Sunday, May 07, 2017

2012 Fender Standard Stratocaster HSS

There's hardly any information on the web concerning this particular guitar. Could be because Fender has so many strat-style models out there with almost identical specs. Anyway, this post features a 2012 Olympic White Fender Standard Stratocaster (Mexico) with an HSS pickup configuration. The owner brought it in for a fret level and dress, string change/setup; and cleanup. Someone had been using this strat with a Roland guitar synth, and this had left a horrendous amount of double-stick tape residue on the body and pickguard. As the current user was not interested in using the synth, he wanted the guitar restored to its original condition.

On the whole, I'm impressed with the quality of this guitar. To be frank, you'd be hard-pressed to find any major differences between it and a US-made instrument. Let's take a closer look at this fine instrument then. To start off, the headstock is typical Fender (small), with stamped sealed tuners and a single "butterfly" string tree for the B and E strings. The truss rod is accessible at the headstock end, and is encased in the usual walnut "skunk stripe." A major plus point here is the nut, which is seated very snugly in its slot. Not a trace of filler to be seen anywhere. Tight-fitting nut = better sustain.

The bolt-on maple neck sports 21 medium-jumbo frets on a 25.5" scale rosewood fingerboard with a radius of 9.5". The fingerboard is striking, with streaks of reddish-brown amidst the darker hues. The neck plate, on the other hand, is an uninteresting unstamped four bolt affair. I should also add that the neck pocket fit is good and tight, as I found out while removing the neck. Once again, a tight fit equals better sound transfer and sustain.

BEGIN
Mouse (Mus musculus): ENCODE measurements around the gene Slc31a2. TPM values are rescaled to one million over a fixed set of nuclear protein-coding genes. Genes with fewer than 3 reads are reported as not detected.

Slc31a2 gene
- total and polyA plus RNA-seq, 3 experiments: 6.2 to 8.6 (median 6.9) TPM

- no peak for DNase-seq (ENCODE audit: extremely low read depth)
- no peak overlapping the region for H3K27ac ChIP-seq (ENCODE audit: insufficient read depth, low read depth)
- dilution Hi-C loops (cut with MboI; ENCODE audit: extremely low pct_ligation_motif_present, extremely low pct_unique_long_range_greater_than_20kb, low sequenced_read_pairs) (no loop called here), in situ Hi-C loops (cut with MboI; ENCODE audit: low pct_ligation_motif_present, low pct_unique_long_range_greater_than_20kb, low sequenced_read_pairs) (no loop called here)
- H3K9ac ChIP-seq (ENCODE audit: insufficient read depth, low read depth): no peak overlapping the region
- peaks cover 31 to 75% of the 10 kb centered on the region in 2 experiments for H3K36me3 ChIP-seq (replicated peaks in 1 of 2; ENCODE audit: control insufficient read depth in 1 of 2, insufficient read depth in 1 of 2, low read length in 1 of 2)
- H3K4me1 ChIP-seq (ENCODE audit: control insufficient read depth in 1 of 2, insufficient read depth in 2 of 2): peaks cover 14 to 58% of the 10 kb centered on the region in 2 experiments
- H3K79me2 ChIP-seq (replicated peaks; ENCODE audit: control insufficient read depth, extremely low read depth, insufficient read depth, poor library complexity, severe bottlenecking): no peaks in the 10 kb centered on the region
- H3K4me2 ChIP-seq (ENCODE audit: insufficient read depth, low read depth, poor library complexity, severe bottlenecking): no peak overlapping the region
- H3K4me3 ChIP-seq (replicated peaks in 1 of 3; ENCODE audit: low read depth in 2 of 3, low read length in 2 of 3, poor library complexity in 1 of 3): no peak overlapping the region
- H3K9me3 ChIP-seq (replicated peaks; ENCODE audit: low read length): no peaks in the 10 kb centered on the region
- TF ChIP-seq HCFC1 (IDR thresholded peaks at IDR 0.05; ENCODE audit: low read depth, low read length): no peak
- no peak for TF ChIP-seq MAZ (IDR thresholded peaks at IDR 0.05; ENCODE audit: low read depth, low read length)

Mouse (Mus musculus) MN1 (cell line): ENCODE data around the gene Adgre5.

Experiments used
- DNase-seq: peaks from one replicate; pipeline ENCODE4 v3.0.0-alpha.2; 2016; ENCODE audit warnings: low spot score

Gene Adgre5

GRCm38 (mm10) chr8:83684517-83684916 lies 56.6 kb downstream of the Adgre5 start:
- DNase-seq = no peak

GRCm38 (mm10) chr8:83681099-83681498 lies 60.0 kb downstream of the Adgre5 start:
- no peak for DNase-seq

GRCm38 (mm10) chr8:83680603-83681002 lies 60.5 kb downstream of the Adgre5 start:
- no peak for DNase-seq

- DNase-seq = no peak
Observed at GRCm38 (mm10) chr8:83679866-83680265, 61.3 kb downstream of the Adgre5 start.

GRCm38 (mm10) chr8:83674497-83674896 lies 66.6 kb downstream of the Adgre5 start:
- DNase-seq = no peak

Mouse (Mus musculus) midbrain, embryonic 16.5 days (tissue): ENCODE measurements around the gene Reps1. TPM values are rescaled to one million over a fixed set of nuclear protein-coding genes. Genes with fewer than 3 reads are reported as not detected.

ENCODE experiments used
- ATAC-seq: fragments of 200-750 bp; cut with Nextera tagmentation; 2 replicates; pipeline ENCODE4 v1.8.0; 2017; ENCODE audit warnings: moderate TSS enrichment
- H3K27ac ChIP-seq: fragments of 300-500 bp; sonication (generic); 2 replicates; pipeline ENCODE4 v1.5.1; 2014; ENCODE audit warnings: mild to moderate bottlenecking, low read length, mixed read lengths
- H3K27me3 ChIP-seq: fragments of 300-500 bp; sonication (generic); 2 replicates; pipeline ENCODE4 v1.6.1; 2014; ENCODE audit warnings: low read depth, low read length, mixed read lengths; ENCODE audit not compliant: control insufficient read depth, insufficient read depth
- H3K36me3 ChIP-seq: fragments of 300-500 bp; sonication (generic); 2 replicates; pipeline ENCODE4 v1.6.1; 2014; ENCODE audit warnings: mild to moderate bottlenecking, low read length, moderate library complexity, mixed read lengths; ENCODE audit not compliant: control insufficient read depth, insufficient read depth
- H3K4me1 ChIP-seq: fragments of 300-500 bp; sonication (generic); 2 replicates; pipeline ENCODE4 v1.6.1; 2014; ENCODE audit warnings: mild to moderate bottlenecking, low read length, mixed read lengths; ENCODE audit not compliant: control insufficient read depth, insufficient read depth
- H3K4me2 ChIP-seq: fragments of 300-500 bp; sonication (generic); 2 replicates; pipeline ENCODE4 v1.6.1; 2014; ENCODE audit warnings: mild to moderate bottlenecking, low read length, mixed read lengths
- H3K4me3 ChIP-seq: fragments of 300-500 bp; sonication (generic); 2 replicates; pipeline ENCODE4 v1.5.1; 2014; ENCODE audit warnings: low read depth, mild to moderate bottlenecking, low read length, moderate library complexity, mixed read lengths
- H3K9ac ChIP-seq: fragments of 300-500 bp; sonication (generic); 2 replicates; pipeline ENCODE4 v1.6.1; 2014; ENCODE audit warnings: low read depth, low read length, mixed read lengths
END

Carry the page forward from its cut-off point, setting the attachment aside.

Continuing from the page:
The bridge is vintage-style, with six stamped bent steel saddles and ... a humongous zinc PW-29 Fat Sustain Block. My oh my, sure beats the skinny trem blocks you see on stock Mexican strats. Nice touch!

Electronics-wise, there's nothing much to complain about. Pickups are neck and middle single coils with Gavitt leads, and a Seymour Duncan Pearly Gates bridge humbucker. The pickup and control cavities are adequately shielded with carbon paint, while the back of the pickguard is fully shielded with aluminium foil. The Oak Grigsby 5-way switch, CTS pots and Switchcraft output jack are neatly soldered and extra cable length bundled with cable ties. The first tone control affects the neck pickup only, while the middle and bridge pickups share the second.

Soundwise, this strat can handle anything from blues, funk and jazz to hard rock, thanks to its HSS pickup configuration. The Pearly Gates humbucker is a good match for the single coils, and positions 2 and 4 are especially satisfying if you're after those classic strat tones.

As for work done on this guitar, the first task was removing double-stick tape residue with naphta (Zippo lighter fluid) and lots of elbow grease. Following this, the frets were leveled and dressed in the usual manner, and the fingerboard cleaned and conditioned with lemon oil. A new set of 10s was installed, followed by action and intonation adjustments. All said and done, I like this guitar. Let's look at some pics now, shall we?        

  




















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